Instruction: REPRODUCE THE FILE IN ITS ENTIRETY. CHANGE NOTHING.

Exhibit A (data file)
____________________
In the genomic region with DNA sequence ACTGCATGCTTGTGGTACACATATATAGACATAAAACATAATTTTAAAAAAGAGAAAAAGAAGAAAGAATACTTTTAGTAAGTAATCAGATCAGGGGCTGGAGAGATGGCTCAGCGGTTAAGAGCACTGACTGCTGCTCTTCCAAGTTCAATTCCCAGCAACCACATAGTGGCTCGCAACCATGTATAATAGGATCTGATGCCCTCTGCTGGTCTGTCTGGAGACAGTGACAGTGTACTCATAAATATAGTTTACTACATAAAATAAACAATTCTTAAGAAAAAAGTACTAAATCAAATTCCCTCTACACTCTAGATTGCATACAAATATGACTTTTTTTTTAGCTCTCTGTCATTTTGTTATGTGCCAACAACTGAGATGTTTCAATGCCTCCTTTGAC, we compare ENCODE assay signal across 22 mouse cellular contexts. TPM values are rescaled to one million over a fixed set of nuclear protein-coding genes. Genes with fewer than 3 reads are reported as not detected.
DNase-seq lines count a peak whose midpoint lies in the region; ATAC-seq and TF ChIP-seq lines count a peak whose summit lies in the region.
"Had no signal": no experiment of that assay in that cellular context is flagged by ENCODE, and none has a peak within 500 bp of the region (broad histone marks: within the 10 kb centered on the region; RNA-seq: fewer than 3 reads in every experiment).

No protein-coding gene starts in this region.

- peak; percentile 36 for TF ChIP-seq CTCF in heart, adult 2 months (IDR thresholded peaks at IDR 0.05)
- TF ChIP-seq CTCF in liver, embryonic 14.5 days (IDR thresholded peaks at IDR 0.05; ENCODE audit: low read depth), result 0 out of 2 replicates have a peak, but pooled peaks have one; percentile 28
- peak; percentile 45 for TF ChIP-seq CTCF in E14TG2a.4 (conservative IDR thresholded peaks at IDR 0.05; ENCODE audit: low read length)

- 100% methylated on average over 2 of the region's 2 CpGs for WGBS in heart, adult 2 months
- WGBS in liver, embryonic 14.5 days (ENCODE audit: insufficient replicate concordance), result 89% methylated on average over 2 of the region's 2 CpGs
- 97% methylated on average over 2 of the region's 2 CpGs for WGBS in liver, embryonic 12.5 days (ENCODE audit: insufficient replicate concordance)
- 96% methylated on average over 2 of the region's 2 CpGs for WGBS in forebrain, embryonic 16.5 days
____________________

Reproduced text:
In the genomic region with DNA sequence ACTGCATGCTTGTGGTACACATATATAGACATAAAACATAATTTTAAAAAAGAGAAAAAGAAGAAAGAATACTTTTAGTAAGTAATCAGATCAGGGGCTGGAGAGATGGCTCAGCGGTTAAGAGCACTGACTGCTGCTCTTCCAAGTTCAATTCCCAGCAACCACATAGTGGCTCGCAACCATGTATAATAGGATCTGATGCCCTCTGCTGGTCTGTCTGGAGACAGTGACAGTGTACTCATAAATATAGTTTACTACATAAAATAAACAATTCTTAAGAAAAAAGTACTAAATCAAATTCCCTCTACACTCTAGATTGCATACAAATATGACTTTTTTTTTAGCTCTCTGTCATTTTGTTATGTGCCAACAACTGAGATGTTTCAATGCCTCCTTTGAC, we compare ENCODE assay signal across 22 mouse cellular contexts. TPM values are rescaled to one million over a fixed set of nuclear protein-coding genes. Genes with fewer than 3 reads are reported as not detected.
DNase-seq lines count a peak whose midpoint lies in the region; ATAC-seq and TF ChIP-seq lines count a peak whose summit lies in the region.
"Had no signal": no experiment of that assay in that cellular context is flagged by ENCODE, and none has a peak within 500 bp of the region (broad histone marks: within the 10 kb centered on the region; RNA-seq: fewer than 3 reads in every experiment).

No protein-coding gene starts in this region.

- peak; percentile 36 for TF ChIP-seq CTCF in heart, adult 2 months (IDR thresholded peaks at IDR 0.05)
- TF ChIP-seq CTCF in liver, embryonic 14.5 days (IDR thresholded peaks at IDR 0.05; ENCODE audit: low read depth), result 0 out of 2 replicates have a peak, but pooled peaks have one; percentile 28
- peak; percentile 45 for TF ChIP-seq CTCF in E14TG2a.4 (conservative IDR thresholded peaks at IDR 0.05; ENCODE audit: low read length)

- 100% methylated on average over 2 of the region's 2 CpGs for WGBS in heart, adult 2 months
- WGBS in liver, embryonic 14.5 days (ENCODE audit: insufficient replicate concordance), result 89% methylated on average over 2 of the region's 2 CpGs
- 97% methylated on average over 2 of the region's 2 CpGs for WGBS in liver, embryonic 12.5 days (ENCODE audit: insufficient replicate concordance)
- 96% methylated on average over 2 of the region's 2 CpGs for WGBS in forebrain, embryonic 16.5 days